Stage 16: Le Puy-en-Velay - Romans-sur-Isère (165km)

What's going on? Oh, for feck's sake. It's another one, by which I mean another flat stage. That makes seven now, with two more to come. I have had enough.

What might happen? Nothing might happen. This is a stage for nothing to happen.

Is it important? My struggle to not switch the channel is important to me.

What does the boardroom say? I think this one would barely scrape through the boardroom. A few bribes would be required.

Stage 17: La Mure - Serre Chevalier (183km)

What's going on? Hello, Galibier.

Hello Télégraphe and Croix de Fer, also. This is a proper mountain stage, where racing should be on for the last hundred and twenty kilometres. That descent to the finish, however, looks prime for chasing back on.

What might happen? This one is the most difficult to predict. you'd have to assume that if there's a dominant climber in the race, he'd get away on the Galibier but that's by no means certain. Then there's the fact that again, this stage does not end with a climb, instead a descent that gradually gets less steep, once again inviting chasers. There's a good chance of a convincing win here, however.

Is it important? It's one of the biggest stages of the race, and actually one of the least predictable, especially if the GC is close going in.

What does the boardroom say? They can't find any decent underfunded motor racing, so they'd show even if it wasn't such an intriguing stage.

Stage 18: Briançon - Col d'Izoard (202km)

What's going on? It's the Tour's only proper summit finish, on the famous Col d'Izoard, a climb which has never hosted a stage finish before. While the climb proper starts of course from Guillestre, the meat of the climb is a fourteen kilometre stretch at an average of almost eight per cent, getting more and more severe as the climb goes on. This all comes after climbing the Col de Vars on a long stage.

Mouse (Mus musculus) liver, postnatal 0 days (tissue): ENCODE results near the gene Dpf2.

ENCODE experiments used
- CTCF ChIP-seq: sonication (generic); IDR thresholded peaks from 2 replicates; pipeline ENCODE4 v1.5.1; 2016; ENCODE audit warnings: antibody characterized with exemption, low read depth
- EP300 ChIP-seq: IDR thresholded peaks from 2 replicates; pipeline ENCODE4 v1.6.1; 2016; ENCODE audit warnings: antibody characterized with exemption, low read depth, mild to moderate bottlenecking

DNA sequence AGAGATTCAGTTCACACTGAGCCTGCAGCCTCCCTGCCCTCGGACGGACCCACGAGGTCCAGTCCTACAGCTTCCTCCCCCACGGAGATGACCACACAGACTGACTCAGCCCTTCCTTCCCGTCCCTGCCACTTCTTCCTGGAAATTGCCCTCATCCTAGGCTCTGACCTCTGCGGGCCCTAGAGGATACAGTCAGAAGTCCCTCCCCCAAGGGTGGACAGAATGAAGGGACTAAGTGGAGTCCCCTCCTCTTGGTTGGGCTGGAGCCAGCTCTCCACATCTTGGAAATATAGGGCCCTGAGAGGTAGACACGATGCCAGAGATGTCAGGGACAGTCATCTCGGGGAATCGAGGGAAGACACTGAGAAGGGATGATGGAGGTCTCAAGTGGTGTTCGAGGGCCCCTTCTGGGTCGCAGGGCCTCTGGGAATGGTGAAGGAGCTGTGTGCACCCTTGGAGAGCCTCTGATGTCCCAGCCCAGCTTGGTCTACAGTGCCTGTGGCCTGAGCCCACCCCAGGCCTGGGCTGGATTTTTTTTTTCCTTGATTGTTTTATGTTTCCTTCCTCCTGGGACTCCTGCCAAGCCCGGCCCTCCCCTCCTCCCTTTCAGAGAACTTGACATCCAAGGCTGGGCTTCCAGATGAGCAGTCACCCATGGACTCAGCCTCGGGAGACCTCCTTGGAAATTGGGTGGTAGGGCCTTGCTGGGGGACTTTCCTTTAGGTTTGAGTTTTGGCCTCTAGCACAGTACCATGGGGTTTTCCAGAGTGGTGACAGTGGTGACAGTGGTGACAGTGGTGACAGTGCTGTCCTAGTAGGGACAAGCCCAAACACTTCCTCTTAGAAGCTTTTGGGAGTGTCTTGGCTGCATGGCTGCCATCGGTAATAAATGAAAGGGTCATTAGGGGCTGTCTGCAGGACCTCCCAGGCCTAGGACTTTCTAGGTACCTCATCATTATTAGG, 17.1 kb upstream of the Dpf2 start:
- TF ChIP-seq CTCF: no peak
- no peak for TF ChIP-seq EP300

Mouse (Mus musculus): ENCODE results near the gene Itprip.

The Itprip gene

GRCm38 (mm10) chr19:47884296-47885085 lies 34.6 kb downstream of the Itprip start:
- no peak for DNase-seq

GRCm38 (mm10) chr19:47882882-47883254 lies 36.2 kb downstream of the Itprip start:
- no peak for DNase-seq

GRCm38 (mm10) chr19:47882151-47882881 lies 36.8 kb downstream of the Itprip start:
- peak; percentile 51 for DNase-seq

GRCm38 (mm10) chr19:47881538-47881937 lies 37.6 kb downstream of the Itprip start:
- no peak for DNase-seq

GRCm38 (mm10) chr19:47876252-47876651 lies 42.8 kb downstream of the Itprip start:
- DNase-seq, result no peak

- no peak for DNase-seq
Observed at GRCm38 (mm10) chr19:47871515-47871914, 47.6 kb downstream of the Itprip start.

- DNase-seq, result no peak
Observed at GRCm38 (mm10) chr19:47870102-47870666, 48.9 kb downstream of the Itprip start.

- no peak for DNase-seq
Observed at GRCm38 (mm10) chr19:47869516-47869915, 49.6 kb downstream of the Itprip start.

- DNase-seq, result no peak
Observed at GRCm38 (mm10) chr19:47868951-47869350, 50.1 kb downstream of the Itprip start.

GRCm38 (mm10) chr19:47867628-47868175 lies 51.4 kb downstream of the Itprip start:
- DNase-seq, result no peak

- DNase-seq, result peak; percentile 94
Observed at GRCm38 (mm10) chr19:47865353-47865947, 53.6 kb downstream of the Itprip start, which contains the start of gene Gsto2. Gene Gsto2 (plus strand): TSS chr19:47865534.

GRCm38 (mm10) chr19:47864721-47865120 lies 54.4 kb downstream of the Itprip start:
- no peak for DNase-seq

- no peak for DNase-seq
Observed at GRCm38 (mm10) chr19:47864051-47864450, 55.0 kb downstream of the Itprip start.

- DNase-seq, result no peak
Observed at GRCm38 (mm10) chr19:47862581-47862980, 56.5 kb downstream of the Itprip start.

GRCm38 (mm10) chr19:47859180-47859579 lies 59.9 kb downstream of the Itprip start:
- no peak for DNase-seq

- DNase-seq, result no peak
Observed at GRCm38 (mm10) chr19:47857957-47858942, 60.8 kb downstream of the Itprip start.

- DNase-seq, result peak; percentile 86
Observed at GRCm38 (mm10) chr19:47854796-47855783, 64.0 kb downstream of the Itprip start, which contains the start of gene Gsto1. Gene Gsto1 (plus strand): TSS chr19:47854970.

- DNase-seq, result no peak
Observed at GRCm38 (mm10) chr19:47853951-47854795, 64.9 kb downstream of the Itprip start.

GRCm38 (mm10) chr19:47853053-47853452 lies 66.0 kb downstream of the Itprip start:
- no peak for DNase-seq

What might happen? This is where everyone has to Just Go Mental. There's nowhere to lose your hard-won advantage, no need for much gamesmanship, the strongest climber likely wins. As to who that will be, we'll have a better idea nearer the time.

Is it important? You betcha.

What does the boardroom say? They're all getting rather excited now. Even a boardroom full of cycling-haters can embrace this stage.

Le Tour de France 2014 - Stage Fourteen Photo by Doug Pensinger/Getty Images

Stage 19: Embrun - Salon-de-Provence (220km)

What's going on? This stage contains my absolute pet hate as a viewer of Grand Tours. The flat stage nineteen is such a useless, yet such a common abhorrence at the end of a race which has had enough sprinting. There is no need for this stage. Mont Ventoux is forty kilometres away from the stage finish. C'mon, which would you rather watch?

What might happen? Even the sprinters (this is flat stage number eight) will likely be bored and tired by this point, so a break will probably get away. Because that's exactly the type of drama we're all looking for at this point.

Is it important? It could have been, but absolutely not.

What does the boardroom say? The boardroom are all bemused because this ought to be a mountain stage.

Stage 20: Marseille - Marseille (23km)

What's going on? Final time-trial, people! It's a technical jaunt around the Marseille seafront, with a small climb in the middle to break the rhythm.

There you are. It's short enough, as these things go, so really only the best time-triallists could hope to take any more than a minute.

What might happen? The yellow jersey might just be on the table, and it might just be close enough between two good time-triallists (calling Chris and Richie) that we have a real showdown. Or, maybe it's just a coronation for the eventual winner.

Is it important? It's just as important as any of the mountain stages for time loss. It might even be a decent spectacle.

What does the boardroom say? They've all gone to Marseille to see it live and they've left me in charge. It's on TV.

Stage 21: Montgeron - Paris Champs-Elysées (103km)

What's going on? It's the standard procession to Paris.

What might happen? Champagne, Champs cobbles, big sprint and the winning team crossing the line arm-in arm.

Is it important? It's nice to watch. But god no.

What does the boardroom say? They care as little as I do. They'll watch anyway.